By Benjamin Chambers, January 23 2010
Editor's Picks: Stories of the Week
New Federal Drug Control Strategy
- If you manage an adolescent substance abuse treatment agency or system, you won't want to miss this recorded webinar. The Obama Administration’s ambitious national drug control strategy, due out until February, could double or triple the number of people getting treatment by integrating addiction treatment into doctor’s offices. There will also be a new focus on treating offenders and an overall emphasis on recovery in addition to treatment. Check it out - it's completely worth your time.
- The Advancement Project issued a report on how zero tolerance policies and high-stakes testing feed the school-to-prison pipeline -- and what to do about it. (Hat tip to @KatriK.)
- Want to support or create alternative high schools for kids who’ve not been successful in mainstream classrooms? The National League of Cities now hosts an online directory of "policy-related resources, tools, and materials that youth development advocates have used to in their efforts to open alternative high schools across the country."
Juvenile Justice and Substance Abuse Treatment News
- Did you know that there are a half million people in this country (both adults and juveniles) who are sitting in jail because they can’t make bail? What's more, they often sit there for months at a time. NPR did a multi-part story on this problem, the huge cost to taxpayers, and the influence of the bail bond industry. To quote the story, these people are in jail,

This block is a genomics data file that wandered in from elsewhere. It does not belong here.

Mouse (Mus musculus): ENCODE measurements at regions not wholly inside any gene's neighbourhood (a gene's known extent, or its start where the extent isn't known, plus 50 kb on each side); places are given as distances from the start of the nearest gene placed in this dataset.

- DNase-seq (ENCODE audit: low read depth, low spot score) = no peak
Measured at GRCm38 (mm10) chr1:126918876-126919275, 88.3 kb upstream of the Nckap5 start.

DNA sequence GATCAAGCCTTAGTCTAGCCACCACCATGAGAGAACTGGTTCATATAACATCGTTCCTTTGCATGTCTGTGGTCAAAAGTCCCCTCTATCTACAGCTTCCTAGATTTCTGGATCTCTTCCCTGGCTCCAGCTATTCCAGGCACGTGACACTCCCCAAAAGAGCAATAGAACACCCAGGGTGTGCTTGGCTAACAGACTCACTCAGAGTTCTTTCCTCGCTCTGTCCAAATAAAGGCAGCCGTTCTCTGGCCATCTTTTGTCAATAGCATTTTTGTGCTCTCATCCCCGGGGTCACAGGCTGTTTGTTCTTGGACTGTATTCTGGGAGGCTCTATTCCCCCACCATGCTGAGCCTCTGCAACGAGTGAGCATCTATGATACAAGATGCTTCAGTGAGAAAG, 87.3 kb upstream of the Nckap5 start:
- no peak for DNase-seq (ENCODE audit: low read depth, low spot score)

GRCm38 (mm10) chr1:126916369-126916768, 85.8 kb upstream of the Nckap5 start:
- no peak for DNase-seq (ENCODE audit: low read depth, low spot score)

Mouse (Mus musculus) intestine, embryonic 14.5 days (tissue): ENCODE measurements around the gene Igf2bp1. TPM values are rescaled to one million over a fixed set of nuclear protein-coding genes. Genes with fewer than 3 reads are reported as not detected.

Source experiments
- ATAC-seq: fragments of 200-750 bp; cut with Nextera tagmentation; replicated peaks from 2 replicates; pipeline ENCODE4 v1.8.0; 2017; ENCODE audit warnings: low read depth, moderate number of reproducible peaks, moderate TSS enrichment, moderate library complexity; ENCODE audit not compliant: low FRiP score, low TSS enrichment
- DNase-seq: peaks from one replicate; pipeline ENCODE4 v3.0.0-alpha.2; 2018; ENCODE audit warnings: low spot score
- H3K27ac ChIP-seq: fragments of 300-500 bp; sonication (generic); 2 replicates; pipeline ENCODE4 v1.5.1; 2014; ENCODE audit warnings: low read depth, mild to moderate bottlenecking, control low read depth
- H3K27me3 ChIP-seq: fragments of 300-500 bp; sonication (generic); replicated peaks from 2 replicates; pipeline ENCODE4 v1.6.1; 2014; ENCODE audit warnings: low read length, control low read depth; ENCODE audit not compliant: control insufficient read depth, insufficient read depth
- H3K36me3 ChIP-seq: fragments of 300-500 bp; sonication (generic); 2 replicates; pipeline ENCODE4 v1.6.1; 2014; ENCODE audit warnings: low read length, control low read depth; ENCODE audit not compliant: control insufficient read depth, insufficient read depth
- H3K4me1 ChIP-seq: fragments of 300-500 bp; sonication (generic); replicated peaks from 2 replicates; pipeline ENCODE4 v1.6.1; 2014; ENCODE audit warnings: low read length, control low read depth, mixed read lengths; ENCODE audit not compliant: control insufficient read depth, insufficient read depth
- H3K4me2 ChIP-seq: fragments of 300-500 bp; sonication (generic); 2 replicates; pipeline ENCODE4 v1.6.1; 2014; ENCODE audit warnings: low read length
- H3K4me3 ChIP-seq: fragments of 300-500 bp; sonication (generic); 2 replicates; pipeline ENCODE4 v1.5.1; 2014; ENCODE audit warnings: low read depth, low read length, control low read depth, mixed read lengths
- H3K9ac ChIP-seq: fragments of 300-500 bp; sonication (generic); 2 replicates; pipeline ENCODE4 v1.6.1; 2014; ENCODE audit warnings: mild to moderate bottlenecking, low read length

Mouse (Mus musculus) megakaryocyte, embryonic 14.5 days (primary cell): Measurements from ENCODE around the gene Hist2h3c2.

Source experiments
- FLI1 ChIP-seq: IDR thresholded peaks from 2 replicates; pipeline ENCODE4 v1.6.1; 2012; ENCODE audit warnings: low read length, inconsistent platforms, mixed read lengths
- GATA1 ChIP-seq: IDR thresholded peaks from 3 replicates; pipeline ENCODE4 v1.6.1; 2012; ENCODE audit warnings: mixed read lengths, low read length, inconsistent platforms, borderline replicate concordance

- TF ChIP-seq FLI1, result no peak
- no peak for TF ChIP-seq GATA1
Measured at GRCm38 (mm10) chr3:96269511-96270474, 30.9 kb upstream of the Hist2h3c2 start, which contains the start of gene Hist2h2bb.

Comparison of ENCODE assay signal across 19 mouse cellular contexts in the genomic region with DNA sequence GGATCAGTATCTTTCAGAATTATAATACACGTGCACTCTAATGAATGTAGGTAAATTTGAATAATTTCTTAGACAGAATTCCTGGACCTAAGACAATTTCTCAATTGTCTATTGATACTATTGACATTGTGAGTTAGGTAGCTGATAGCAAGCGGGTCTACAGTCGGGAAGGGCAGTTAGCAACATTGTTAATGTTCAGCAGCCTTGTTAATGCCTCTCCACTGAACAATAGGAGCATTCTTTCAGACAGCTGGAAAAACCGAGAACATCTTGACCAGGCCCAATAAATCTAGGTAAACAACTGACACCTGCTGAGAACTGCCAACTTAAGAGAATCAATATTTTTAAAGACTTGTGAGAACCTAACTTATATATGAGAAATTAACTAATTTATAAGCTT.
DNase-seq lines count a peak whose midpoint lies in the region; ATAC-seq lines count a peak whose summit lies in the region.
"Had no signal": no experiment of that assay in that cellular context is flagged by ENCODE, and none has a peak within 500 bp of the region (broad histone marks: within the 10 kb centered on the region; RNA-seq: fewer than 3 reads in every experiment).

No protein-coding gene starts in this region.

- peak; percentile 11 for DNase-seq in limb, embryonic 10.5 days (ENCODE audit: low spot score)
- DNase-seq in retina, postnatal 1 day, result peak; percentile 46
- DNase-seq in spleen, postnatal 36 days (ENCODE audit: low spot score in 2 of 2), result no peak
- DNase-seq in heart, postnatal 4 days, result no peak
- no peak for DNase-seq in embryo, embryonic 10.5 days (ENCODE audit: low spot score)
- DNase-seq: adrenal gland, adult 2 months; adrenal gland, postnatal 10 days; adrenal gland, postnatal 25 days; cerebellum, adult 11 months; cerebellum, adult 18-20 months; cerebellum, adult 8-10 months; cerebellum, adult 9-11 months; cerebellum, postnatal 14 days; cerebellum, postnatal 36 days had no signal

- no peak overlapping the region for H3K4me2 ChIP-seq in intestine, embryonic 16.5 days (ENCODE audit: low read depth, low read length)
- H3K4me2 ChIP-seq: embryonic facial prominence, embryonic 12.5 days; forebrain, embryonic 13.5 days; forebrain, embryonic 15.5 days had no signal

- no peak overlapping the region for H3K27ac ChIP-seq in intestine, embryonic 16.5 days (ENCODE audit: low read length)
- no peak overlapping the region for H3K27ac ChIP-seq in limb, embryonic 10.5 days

“… not because they're dangerous or a threat to society or because a judge thinks they will run. It's not even because they are guilty; they haven't been tried yet. They are here because they can't make bail — sometimes as little as $50.”
(Hat tip to @mattjkelley and @piper.)
- I just ran across Terry L. Cross's 2008 article, "Native Americans and Juvenile Justice: A Hidden Tragedy." One theme of the article: lack of adequate mental health and alcohol and drug treatment. (Hat tip to @stevenarmijo.)
- Join Together reports that while alcohol and drug taxes have been increased in multiple states recently, the money’s not going to prevention and treatment, which disappoints many advocates.
- Newsweek published a column on the economic and public safety benefits of providing rehabilitative services for kids in the justice system. (Hat tip to Justice for Juveniles.)
Resources and Opportunities
- The Office of Juvenile Justice and Delinquency Prevention (OJJDP) is seeking peer reviewers for 2010 grant applications in a whole range of subject areas. If you’re interested, the application deadline is March 31, 2010.
- The National League of Cities issued a tool kit for city leaders on "Preventing Gang Violence and Building Communities Where Young People Thrive." The toolkit "draws upon lessons learned over the past three years from the California Cities Gang Prevention Network, a 13-city network formed to identify strategies for reducing gang violence and victimization. "
- NIATx is offering a two-day workshop in April to help you lead change projects and teams within your organization. (You can even get up to twelve CEUs for completion.) NIATx works with substance abuse and behavioral health organizations across the country to help them retain more clients, provide better care, and improve their bottom line.
- The state of Maine issued a report card on its substance abuse services, using a Join Together publication as a model. States and other jurisdictions looking to improve their substance abuse treatment systems will want to review it.
- Want to help middle-schoolers learn life skills to ward off depression? Try teaching them cognitive behavioral therapy techniques; NPR has the story.
Positive Youth Development – Youth as Leaders
- Washington, D.C. teens in the foster care system prepare to give testimony on how to improve it. (Hat tip to Policy4Results.org.)
Topics: Adolescent Substance Abuse Treatment, Juvenile Justice Reform, News, No bio box, Public Policy
Updated: February 08 2018